A Lesson for my Students

While waiting for me to start the review session for their upcoming exam, one student asked, “So why are you a teacher?”  “You mean my motivation for teaching?” I asked.  “No, I mean, didn’t you say you were a physical therapist?  So I’ve been wondering why you’re a teacher,” he clarified.

Oh how I loved this question.  I explained that yes, I went to school for PT but that I figured out in my sophomore year that I didn’t want to do PT as my major anymore. And what I sensed but couldn’t quite articulate at the time was that it wasn’t so much that the courses didn’t interest me.  It was that so many other courses interested me and I couldn’t take them.  I wanted to take languages, and philosophy.  I wanted to study abroad.  This was all difficult if not impossible to do in the strict pre-professional program I was in.

I gave my students the abbreviated version.  I told them how my entire physical therapy class knew I didn’t like the program, but that when we graduated I was just one of two students with a job in the field.  I told them how I cried every day when I came home from that part-time PT job and eventually quit after just two months.

“You didn’t like it?” Ryan asked.  “Well, it was just that I wanted to do all these other things,” I explained.  I started listing the things I’ve done since then.  “I’ve been a park ranger, worked for the census, did a year of volunteer work.”  “How old are you?” Caitlin asked.  “You don’t look a day over 25!”  I love when they say that:)  “33,” I answered.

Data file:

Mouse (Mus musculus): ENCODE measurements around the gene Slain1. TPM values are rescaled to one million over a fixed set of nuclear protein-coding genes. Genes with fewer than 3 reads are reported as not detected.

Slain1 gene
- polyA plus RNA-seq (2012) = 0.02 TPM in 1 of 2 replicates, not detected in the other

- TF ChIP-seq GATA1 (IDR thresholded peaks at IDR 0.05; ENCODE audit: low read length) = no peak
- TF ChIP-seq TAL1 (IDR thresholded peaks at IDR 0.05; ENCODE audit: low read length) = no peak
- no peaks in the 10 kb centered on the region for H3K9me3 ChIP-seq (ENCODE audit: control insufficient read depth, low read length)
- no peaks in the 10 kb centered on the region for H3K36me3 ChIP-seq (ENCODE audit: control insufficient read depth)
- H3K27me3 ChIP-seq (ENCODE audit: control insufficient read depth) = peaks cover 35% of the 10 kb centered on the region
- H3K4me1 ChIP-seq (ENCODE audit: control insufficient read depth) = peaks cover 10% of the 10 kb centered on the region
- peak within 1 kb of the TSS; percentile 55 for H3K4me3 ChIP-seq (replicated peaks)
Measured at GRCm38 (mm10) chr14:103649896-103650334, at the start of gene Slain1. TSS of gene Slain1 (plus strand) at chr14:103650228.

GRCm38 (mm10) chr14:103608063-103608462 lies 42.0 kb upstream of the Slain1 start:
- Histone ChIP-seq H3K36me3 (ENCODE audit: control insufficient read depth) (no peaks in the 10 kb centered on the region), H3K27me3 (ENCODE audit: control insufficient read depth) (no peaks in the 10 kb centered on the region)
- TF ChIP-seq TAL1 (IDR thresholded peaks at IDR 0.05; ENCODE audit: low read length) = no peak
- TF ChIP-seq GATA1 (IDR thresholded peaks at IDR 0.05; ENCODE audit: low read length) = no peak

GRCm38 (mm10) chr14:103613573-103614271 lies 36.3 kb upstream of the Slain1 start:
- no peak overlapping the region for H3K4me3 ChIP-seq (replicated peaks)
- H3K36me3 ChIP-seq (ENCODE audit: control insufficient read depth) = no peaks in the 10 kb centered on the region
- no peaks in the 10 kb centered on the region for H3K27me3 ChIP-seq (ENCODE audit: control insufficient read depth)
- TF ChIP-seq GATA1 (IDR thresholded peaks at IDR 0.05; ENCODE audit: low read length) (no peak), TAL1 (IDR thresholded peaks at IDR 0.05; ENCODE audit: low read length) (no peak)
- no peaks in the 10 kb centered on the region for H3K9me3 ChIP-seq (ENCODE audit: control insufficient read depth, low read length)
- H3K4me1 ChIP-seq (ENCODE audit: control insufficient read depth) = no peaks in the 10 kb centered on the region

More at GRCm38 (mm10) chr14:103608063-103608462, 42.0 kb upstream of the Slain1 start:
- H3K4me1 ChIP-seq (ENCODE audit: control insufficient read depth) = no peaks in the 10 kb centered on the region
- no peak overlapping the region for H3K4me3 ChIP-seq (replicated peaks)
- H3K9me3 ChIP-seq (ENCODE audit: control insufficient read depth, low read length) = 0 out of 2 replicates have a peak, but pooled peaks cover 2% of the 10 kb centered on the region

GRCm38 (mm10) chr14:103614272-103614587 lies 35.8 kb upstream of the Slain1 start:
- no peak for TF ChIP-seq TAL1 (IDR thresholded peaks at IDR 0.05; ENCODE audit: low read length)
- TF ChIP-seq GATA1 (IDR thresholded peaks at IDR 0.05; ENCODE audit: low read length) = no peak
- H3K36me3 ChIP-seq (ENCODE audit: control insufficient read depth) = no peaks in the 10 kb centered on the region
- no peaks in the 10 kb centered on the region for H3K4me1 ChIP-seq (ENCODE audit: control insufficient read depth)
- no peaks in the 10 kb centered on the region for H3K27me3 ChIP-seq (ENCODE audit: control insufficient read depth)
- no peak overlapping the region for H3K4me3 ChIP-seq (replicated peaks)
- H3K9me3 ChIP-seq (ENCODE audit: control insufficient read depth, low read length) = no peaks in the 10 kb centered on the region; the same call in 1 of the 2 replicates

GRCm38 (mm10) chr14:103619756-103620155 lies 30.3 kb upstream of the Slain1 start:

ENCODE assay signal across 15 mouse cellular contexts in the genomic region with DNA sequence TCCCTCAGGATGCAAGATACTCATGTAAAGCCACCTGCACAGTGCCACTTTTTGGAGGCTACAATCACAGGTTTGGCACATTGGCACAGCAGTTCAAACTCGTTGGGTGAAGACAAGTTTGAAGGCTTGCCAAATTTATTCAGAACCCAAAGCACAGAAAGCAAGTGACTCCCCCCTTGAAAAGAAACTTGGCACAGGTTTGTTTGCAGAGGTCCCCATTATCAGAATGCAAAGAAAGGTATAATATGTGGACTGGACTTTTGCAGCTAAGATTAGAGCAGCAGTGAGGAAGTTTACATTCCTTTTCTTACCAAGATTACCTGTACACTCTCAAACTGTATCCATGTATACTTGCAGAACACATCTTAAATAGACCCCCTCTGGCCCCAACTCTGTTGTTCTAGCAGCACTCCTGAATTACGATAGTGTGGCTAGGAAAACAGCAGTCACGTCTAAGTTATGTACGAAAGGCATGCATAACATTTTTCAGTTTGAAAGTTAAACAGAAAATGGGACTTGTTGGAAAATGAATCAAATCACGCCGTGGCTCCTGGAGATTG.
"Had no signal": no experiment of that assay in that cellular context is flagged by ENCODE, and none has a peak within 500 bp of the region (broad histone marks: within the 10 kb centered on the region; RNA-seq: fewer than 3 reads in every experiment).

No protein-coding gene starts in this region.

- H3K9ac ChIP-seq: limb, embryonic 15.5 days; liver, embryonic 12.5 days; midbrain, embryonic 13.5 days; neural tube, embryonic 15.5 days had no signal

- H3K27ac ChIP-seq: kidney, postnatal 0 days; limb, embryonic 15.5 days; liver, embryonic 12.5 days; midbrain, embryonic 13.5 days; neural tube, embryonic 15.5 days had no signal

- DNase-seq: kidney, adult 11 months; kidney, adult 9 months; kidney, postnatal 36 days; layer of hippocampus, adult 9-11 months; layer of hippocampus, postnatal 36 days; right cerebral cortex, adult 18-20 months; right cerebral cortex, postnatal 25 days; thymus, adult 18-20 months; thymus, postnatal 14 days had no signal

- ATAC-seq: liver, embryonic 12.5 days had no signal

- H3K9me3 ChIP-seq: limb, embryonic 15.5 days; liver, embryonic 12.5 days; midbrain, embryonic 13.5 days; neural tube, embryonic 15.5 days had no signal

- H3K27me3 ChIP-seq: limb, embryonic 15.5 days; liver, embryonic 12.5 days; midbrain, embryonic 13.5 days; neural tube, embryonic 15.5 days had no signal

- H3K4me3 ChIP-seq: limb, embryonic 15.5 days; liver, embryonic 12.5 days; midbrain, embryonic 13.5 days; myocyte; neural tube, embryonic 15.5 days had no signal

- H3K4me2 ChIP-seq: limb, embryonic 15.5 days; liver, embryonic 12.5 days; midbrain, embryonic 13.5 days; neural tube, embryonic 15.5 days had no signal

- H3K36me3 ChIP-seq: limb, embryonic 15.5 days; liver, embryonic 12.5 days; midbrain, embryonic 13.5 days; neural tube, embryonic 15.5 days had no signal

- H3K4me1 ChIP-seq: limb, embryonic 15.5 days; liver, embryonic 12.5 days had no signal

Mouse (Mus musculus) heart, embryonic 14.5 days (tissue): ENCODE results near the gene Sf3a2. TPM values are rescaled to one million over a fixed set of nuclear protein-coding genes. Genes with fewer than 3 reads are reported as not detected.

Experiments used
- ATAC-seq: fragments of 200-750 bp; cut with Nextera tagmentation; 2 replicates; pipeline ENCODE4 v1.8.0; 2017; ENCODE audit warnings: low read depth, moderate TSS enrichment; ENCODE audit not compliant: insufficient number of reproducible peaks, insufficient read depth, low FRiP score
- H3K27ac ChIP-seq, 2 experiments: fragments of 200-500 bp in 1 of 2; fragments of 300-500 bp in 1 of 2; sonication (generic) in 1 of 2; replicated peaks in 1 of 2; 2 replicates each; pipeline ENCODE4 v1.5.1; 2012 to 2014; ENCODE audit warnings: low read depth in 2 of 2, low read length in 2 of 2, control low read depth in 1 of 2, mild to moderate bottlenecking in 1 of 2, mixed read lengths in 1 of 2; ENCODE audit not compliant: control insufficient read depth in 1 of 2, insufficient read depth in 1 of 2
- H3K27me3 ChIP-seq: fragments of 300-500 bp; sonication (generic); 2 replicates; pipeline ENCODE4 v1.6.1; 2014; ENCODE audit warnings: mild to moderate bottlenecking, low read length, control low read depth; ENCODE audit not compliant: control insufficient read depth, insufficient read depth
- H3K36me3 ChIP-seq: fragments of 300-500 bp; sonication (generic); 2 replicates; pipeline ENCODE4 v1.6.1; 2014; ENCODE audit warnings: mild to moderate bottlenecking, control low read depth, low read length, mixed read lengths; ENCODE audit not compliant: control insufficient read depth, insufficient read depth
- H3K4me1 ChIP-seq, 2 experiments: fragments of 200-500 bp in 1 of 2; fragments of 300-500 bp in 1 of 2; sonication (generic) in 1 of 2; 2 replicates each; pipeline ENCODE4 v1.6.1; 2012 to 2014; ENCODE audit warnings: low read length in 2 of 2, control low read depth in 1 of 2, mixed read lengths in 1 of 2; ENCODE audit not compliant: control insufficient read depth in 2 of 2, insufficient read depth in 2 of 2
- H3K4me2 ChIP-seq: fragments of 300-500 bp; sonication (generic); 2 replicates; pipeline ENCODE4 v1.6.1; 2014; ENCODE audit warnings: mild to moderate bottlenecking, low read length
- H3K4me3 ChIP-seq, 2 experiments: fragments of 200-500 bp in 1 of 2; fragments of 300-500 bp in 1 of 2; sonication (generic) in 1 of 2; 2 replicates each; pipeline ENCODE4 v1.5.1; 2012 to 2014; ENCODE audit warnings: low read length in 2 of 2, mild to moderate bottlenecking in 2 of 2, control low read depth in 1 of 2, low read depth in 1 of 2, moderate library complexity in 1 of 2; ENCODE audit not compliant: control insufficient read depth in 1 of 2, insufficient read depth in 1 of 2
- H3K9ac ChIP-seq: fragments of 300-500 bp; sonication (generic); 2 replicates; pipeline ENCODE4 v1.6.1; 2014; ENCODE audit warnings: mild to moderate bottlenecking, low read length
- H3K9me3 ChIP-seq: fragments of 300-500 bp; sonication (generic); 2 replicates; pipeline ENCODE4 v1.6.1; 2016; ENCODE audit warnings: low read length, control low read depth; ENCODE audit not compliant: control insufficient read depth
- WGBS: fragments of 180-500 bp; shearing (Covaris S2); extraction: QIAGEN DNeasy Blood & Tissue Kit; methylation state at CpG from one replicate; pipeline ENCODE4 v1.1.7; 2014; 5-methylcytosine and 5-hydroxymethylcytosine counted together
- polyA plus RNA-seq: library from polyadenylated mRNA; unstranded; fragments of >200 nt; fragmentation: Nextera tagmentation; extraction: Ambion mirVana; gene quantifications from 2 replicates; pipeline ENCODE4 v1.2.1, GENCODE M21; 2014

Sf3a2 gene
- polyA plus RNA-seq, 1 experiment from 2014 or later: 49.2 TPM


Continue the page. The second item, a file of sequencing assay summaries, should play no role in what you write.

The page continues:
“So is teaching your favorite thing?” Maria asked.  “Yes, I do love teaching.”  I went on to explain, though, that I will probably never do it full-time – that there’s nothing that will interest me full-time.  That the longest I’ve held a full-time job is 18 months.  “So will you keep teaching?” Caitlin inquired.  “Until I get bored with it,” I said.  I wished my lectures on anatomy and physiology held their attention like my words did at that very moment.  They were fascinated.  “Well, actually,” I said, “next year I’m going to live at a Folk School for four months and take classes in blacksmithing and basket making and writing and stuff.”  They stared at me with gaped mouths.  “Oh – and I want to do this pilgrimage walk across Spain next year too.”

“You’re all over the place!” Ryan said.  That used to be an insult to me, but now it’s a compliment.  Exactly!  I’m all over the place!  How wonderful is that?  Look at all the things I’ve done, all that’s still ahead of me.

One thought on “A Lesson for my Students

  1. Pingback: Me? An Introvert? | RenaissanceRebecca

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